In Search of Understanding: The Case for Constructivist Classrooms

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The activities that transpire within the classroom either help or hinder students' learning. Any meaningful discussion of educational renewal, therefore, must focus explicitly and directly on the classroom, and on the teaching and learning that occur within it. This book presents a case for the development of classrooms in which students are encouraged to construct deep understandings of important concepts. Jacqueline Grennon Brooks and Martin Brooks present a new set of images for educational settings, images that emerge from student engagement, interaction, reflection, and construction. They have considerable experience in creating constructivist educational settings and conducting research on those settings. Authentic examples are provided throughout the book, as are suggestions for administrators, teachers, and policymakers. For the new edition of their popular book, the authors have written an introduction that places their work in today's educational renewal setting. Today, they urge, the case for constructivist classrooms is much stronger and the need more critical.

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Product Details

  • ISBN-13: 9780871203588
  • Publisher: Association for Supervision & Curriculum Development
  • Publication date: 1/28/1999
  • Pages: 136
  • Sales rank: 413,476
  • Product dimensions: 6.10 (w) x 9.06 (h) x 0.30 (d)

Table of Contents



1. Honoring the Learning Process.
2. Considering the Possibilities.
3. Coming to Know One's World.


4. Posing Problems of Emerging Relevance to Students.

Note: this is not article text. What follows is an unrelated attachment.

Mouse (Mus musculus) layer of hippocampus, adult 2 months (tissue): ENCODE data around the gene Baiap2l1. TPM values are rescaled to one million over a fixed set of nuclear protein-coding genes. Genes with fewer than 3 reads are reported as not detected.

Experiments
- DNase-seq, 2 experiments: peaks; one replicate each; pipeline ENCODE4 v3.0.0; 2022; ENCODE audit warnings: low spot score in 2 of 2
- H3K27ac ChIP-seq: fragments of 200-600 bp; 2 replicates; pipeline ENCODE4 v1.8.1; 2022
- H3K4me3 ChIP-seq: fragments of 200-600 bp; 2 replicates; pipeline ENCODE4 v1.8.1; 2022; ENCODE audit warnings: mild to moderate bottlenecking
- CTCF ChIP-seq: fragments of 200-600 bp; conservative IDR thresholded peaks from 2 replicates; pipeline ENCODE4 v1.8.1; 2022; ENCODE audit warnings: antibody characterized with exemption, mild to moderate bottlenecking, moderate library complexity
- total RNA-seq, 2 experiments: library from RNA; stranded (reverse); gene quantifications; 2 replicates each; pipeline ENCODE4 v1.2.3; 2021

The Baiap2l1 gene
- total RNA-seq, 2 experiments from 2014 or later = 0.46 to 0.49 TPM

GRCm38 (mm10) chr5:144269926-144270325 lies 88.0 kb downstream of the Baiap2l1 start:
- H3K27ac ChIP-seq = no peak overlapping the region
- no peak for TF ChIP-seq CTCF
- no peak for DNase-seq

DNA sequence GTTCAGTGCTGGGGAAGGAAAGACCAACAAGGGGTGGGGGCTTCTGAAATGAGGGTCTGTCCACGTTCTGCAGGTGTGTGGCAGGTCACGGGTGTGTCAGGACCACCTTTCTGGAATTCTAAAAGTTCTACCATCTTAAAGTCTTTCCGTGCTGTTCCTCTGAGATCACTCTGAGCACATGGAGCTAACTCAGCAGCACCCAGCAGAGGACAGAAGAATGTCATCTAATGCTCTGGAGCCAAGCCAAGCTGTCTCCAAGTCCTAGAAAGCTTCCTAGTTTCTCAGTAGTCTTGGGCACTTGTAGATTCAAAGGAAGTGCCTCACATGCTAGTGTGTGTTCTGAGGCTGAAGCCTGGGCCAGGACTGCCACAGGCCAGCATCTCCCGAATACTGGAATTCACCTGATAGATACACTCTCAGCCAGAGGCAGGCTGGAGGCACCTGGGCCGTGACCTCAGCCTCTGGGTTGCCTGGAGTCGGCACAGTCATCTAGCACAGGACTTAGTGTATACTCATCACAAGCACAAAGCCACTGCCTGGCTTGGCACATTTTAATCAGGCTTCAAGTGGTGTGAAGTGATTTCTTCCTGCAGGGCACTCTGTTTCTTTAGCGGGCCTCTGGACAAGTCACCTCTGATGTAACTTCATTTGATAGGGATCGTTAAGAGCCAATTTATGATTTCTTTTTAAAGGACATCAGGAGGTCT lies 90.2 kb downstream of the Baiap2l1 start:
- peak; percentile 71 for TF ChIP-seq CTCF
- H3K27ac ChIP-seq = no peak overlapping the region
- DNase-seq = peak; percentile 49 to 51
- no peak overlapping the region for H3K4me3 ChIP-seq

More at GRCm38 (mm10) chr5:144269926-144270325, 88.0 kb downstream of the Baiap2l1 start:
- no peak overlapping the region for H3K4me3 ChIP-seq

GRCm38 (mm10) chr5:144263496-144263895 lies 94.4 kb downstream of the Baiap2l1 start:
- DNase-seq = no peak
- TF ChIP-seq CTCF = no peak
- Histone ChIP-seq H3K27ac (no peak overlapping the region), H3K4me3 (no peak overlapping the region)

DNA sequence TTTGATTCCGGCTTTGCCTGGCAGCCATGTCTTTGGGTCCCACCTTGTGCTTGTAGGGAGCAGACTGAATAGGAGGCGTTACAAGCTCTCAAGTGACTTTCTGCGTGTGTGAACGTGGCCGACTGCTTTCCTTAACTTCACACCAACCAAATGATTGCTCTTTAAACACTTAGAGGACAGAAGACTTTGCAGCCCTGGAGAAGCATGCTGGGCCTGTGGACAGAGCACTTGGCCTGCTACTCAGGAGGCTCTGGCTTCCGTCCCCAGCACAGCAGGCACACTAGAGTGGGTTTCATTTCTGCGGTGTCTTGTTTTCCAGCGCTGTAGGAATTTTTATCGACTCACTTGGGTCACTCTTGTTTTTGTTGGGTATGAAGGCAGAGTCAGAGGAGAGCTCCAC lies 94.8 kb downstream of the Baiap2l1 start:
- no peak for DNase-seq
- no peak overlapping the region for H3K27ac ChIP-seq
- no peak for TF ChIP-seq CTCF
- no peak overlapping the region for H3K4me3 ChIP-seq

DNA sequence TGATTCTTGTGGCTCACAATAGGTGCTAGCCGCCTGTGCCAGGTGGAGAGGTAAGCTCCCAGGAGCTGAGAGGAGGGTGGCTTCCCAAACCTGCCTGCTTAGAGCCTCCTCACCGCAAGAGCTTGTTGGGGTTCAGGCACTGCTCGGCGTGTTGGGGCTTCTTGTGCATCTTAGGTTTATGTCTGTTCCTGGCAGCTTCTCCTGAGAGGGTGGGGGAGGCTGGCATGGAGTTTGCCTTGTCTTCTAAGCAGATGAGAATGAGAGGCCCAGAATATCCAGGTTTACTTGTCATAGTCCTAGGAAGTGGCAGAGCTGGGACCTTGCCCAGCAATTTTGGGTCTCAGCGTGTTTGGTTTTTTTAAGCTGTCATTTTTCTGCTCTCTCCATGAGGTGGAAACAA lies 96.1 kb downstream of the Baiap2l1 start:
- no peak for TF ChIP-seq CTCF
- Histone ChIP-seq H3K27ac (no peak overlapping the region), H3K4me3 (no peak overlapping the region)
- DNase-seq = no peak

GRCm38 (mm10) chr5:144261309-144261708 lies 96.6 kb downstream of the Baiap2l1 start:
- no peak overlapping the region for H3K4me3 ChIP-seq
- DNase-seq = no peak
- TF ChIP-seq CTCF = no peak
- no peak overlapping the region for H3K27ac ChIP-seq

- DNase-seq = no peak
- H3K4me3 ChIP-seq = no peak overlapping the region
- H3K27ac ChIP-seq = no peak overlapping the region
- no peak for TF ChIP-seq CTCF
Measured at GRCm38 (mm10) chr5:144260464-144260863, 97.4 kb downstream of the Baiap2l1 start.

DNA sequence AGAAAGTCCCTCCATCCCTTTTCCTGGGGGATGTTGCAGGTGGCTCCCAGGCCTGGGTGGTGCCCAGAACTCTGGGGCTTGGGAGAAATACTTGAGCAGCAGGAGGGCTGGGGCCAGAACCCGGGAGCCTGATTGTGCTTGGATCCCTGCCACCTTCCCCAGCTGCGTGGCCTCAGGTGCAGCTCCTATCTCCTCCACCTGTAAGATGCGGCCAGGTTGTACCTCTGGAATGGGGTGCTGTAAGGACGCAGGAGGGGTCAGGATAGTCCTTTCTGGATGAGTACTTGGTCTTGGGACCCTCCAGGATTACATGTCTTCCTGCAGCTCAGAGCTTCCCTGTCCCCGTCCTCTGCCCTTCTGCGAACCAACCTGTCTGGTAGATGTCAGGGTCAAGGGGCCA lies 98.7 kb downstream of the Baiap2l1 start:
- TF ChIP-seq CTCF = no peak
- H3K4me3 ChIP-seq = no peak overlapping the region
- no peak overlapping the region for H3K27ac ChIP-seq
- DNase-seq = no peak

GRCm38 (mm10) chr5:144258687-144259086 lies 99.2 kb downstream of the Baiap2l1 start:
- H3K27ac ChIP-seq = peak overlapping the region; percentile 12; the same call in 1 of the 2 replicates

5. Structuring Learning around Primary Concepts: The Quest for Essence.
6. Seeking and Valuing Students' Points of View.
7. Adapting Curriculum to Address Students' Suppositions.
8. Assessing Student Learning in the Context of Teaching.


9. Becoming a Constructivist Teacher.
10. Pursuing Meaningful Victories.
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  • Anonymous

    Posted January 31, 2004

    A Poor Case for Constructivist Classrooms

    The authors demonstrated little understanding of constructivism except for the use of highbrow terminology when attempting to describe the concept. The book is an indictment of current teaching predicated on the author's notions of the state of today's education paradigm. No statistical or empirical evidence is presented, but the book is replete with unsubstantiated opinion and citing of experts whom they on many occasions contradict. If you have to buy the book, translate it into english and ask yourself what the true message of the authors is.

    1 out of 1 people found this review helpful.

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  • Anonymous

    Posted February 14, 2004

    Delightful book

    I found this book entirely by accident as I was preparing a university course on the Political Economy of Education. Once I started reading I couldn't put it down. Except for eating and sleeping I read it through in a little over a day. Unlike the previous reviewer I found it easy to read and inspiring. Partly this was undoubtedly because I found many of my own views affirmed in the text, both with respect to the critique of the way the usual classroom operates ('one mouth, many ears and half as many hands') and with respect to the way teaching should be subordinated to learning. I also liked the examples given, even though they are generally taken from classrooms of children much younger than those I work with. Reading the book had an immediate impact on how I have organized my new course: as a seminar with students graded on class participation, research, and compiled dossiers of things they have written about the materials we have read, analyzed and discussed. To date (after about a month) the course is going extremely well with lots of lively discussion and enthusiastic student input.

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